head or a pinnacled spire. Standing crosses contribute significantly to our
understanding of medieval customs, both secular and religious, and to our
knowledge of medieval parishes and settlement patterns. All crosses which
survive as standing monuments, especially those which stand in or near their
original location, are considered worthy of protection.

Of the 12 Eleanor crosses erected at the end of the 13th century only three
still stand. Geddington Cross is the best preserved of these, and in its
architectural and sculptural detail is a rare and well documented example
of late 13th century stone carving of the highest quality. It is also unusual
in its incorporation of a public water supply within a royal memorial. The
durability of the materials used has necessitated minimal restoration work in
the modern period, and recent careful conservation of the stonework has
resulted in the preservation of sculptural detail and in the identification of
the surviving remains of original paint. The monument has been the subject of
art-historical research and is thus quite well understood; as a monument in
the care of the Secretary of State it also serves an important educational
function.

Source: Historic England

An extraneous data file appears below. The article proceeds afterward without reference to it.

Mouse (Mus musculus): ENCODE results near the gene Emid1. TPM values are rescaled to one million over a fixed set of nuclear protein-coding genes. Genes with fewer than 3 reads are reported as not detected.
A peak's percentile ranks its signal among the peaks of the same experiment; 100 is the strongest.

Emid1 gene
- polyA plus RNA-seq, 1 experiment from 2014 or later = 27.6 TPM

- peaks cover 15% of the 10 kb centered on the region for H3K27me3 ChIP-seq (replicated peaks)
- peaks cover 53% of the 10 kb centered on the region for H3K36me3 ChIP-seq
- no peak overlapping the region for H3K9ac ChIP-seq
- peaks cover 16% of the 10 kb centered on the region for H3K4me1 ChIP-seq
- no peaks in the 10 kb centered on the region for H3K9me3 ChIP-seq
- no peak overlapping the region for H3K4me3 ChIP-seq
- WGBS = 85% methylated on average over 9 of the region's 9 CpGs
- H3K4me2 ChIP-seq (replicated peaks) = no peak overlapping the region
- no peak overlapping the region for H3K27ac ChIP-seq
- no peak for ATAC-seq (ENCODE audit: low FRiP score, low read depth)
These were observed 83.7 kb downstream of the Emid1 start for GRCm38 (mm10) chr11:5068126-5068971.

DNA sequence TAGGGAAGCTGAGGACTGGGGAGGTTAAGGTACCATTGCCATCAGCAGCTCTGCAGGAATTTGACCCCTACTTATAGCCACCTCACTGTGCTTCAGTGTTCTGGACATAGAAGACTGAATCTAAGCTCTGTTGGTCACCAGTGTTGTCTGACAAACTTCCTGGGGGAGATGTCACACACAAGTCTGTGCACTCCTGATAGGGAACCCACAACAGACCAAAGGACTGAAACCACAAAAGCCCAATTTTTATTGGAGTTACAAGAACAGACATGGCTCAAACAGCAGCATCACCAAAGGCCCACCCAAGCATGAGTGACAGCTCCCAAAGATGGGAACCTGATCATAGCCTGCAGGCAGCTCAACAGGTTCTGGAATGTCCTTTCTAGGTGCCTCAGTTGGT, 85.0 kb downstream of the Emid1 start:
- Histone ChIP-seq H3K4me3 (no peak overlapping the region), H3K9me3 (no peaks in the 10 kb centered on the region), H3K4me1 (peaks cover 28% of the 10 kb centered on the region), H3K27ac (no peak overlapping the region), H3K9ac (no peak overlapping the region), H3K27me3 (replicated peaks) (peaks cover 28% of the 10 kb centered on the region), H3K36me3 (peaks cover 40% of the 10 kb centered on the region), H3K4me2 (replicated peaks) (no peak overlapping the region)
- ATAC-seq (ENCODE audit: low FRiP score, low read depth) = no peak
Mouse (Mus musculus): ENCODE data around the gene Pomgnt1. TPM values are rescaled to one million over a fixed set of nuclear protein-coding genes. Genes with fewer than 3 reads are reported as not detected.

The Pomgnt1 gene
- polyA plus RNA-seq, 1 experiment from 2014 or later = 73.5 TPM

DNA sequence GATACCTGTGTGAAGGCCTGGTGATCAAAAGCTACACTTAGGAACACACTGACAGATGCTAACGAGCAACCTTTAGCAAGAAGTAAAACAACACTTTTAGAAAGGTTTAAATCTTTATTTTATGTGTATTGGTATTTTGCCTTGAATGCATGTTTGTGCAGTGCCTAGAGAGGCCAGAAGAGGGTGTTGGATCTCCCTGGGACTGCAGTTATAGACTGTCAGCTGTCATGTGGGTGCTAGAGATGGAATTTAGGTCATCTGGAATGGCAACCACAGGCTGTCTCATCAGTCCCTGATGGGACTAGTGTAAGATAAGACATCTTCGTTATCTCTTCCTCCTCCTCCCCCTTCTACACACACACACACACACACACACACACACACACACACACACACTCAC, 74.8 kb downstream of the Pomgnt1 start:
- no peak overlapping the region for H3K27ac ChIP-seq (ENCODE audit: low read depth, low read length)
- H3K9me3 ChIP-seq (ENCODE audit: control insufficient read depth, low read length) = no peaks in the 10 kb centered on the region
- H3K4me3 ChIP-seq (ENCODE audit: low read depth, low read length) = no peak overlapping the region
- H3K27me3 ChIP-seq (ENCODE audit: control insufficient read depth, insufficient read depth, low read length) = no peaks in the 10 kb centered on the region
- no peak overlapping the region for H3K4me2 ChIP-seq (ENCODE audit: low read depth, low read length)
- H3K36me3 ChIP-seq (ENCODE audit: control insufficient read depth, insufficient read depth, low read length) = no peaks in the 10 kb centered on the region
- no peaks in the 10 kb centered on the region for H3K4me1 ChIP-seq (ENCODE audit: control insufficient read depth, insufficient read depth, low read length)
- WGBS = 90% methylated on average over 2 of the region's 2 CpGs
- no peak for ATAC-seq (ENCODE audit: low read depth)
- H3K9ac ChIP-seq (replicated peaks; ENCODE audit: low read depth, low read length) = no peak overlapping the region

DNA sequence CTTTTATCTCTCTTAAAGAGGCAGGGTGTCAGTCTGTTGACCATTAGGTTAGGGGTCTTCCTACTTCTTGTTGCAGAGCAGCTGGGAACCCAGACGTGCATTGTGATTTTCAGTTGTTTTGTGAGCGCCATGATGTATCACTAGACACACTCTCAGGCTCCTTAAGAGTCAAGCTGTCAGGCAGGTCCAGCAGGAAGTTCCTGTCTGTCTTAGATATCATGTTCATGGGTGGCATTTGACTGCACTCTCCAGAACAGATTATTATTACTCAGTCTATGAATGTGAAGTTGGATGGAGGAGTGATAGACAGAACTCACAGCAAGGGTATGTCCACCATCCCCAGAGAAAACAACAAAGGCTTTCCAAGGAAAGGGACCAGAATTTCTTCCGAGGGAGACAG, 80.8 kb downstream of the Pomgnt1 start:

Sources

Books and journals
Markham, C, The History and Antiquities of Geddington, Northamptonshire, (1899)
Pevsner, N, Cherry, B, The Buildings of England: Northamptonshire, (1973), 225
Vallance, A, Old Crosses and Lychgates, (1920), fig.125
Vallance, A, Old Crosses and Lychgates, (1920), 97-98
Coldstream, N, 'Eleanor of Castile 1290-1990 [Paul Watkins Medieval Studies]' in The Commissioning and Design of the Eleanor Crosses, , Vol. 6, (1991), 56-57
Evans, J, 'Archaeological Journal' in Geddington Cross, , Vol. 109, (1952), 200
Gough, R G, 'Vetusta Monumenta' in Vetusta Monumenta, , Vol. iii, (1796), 11-12
Schnebbelie, J C, 'Vetusta Monumenta' in The Cross Erected In Memory of Queen Eleanor at Geddington, , Vol. iii, (1791), pl. XV
Smith, N, 'Eleanor of Castile 1290-1990 [Paul Watkins Medieval Studies]' in A Note on the Conservation of the Geddington Cross, , Vol. 6, (1991), 93-95
Other
Listed Building description 8/5, Department of the Environment, Queen Eleanor Cross,
ms ?c.1900 [cf. Vallance 1920 viii], Hope, John [?], The Eleanor Crosses,
ref. 1676/0/3,
Stocker, David, (1994)
typescript, Queen Eleanor Cross, Geddington, Northants.,

Source: Historic England